Electrochemical dyeing process in the denim industry

In the denim industry, cotton is conditioned in the form of yarn before being dyed through coloring baths containing indigo in its soluble form. The indigo used to dye denim is initially in the form of a blue powder which is insoluble in water.

Before being applied to the textile it must be converted by chemical reduction in a soluble form: the leuco-indigo. In this form, the dye has a high affinity for textile, there will be easily absorbed. Once the dye has penetrated the textile, it is secured thereto by further transformation into its insoluble form. This is simply an air oxidation. The yarn stained by indigo is then woven with an uncolored cotton yarn to form the fabric of the denim.

In the current industrial processes, the conversion of leuco indigo in indigo is generally performed by reacting the dye with a chemical compound that is called reducing agent. The use of this agent raises both an economic and environmental problem. It represents an additional raw material purchase to the dyer and a risk to the worker who has to handle. It causes a considerable amount of pollutants in the effluents of dying industries and its sensitivity to air causes degradation of its quality during storage. This poses a problem for the reproducibility of the dye.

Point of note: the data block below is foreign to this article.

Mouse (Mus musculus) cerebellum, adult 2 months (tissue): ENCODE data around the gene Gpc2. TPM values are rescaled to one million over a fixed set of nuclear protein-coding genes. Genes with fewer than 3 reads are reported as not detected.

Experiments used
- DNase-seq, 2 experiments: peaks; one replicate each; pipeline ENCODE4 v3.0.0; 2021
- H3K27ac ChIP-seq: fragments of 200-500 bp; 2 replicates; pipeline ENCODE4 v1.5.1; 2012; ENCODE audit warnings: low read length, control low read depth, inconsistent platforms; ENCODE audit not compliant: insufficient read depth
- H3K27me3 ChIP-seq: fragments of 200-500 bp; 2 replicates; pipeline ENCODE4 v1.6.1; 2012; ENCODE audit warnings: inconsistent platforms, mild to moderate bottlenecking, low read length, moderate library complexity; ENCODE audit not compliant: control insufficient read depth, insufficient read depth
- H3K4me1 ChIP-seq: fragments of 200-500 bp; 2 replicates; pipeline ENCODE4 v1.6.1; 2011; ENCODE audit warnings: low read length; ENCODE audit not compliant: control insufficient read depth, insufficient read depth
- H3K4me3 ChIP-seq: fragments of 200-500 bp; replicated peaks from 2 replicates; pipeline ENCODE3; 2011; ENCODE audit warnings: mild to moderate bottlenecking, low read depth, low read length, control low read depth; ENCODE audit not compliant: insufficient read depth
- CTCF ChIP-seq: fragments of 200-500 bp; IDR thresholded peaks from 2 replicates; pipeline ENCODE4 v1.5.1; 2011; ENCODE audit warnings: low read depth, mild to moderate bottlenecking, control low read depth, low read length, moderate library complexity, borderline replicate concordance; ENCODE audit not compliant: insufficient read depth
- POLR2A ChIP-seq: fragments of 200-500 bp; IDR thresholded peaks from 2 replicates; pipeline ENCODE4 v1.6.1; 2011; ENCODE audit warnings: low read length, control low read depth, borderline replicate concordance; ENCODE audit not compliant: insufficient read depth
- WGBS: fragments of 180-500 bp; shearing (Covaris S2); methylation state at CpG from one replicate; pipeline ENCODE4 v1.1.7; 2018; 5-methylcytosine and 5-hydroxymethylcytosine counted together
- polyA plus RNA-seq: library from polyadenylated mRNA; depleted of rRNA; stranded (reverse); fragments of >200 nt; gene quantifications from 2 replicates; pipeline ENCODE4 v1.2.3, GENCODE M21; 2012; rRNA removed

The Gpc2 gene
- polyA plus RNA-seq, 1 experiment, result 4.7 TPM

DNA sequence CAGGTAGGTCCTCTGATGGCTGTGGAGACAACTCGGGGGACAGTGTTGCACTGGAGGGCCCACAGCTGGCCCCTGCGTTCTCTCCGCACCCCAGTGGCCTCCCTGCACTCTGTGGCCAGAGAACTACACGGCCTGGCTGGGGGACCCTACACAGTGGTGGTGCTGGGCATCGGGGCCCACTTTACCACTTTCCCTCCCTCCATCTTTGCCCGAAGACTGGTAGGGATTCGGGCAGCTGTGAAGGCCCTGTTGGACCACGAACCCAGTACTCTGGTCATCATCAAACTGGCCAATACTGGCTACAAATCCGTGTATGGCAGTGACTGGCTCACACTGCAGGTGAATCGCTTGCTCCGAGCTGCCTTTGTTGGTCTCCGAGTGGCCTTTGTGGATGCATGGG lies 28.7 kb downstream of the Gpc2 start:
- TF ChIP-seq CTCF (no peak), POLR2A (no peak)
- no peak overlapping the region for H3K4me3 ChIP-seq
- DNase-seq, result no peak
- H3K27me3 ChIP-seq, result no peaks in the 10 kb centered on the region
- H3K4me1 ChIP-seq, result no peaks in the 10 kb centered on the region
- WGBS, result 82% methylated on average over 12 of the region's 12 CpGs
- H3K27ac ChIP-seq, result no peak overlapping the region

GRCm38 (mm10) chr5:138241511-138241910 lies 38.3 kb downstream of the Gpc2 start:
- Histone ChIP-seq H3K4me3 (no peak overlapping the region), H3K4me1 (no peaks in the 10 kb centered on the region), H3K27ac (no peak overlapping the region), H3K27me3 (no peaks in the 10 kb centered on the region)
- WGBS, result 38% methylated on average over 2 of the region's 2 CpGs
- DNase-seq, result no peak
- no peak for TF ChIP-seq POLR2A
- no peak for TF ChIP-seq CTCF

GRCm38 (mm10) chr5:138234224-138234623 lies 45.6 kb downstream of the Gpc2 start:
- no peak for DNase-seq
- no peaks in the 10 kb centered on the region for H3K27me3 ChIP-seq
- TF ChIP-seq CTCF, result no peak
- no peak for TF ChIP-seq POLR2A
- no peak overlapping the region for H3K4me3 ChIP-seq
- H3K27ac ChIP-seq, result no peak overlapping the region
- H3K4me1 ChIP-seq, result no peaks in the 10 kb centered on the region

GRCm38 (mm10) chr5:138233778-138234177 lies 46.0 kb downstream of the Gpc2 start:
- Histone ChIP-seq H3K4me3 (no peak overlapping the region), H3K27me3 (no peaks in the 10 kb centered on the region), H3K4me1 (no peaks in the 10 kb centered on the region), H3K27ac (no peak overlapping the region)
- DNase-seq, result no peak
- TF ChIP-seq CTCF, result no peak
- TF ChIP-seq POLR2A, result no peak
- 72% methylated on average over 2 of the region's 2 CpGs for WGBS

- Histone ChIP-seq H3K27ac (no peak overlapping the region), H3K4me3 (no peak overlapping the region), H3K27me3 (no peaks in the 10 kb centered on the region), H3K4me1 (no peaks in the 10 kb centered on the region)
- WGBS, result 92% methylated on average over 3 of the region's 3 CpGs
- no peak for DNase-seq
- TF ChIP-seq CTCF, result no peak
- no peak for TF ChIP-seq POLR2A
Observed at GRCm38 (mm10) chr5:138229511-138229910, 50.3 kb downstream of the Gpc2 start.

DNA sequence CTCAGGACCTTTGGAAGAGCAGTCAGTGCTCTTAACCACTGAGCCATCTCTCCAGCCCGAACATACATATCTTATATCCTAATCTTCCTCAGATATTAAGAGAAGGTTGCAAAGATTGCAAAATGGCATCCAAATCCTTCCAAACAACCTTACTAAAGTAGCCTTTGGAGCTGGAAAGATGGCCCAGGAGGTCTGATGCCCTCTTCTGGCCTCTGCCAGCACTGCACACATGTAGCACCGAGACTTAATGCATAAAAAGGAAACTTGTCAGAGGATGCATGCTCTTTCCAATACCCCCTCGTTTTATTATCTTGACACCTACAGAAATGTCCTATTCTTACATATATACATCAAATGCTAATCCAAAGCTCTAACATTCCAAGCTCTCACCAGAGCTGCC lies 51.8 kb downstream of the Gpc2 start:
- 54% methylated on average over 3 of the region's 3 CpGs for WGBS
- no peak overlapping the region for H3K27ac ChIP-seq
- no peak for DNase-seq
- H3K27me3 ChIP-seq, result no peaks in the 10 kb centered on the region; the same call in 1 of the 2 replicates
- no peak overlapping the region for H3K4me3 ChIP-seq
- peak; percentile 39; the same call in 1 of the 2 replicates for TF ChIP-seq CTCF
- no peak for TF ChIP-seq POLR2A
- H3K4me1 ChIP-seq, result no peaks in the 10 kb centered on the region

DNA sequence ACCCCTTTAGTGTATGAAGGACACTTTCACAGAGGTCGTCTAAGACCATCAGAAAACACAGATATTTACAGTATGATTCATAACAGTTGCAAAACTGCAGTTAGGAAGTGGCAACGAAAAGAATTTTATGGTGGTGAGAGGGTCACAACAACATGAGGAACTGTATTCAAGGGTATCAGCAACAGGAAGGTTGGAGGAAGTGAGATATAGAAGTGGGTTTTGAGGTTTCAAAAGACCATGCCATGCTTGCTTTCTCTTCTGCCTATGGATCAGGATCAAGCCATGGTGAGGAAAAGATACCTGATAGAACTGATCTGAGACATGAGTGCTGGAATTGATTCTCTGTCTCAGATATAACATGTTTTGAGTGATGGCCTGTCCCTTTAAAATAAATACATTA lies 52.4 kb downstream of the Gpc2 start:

The electrochemical process proposed by RedElec Technology SA allows a noticeable improvement of the above points. The indigo powder in suspension is here directly reduced by the electrical current in the electrochemical cell. This eliminates the consumption of reducing agent, while enhancing the reproducibility of the quality of the dye bath and therefore dyeing.
This process allows achieving cost savings on raw materials, on the formulation of indigo, on the reproducibility of dyeing, on the treatment of effluents and on the storage of the dye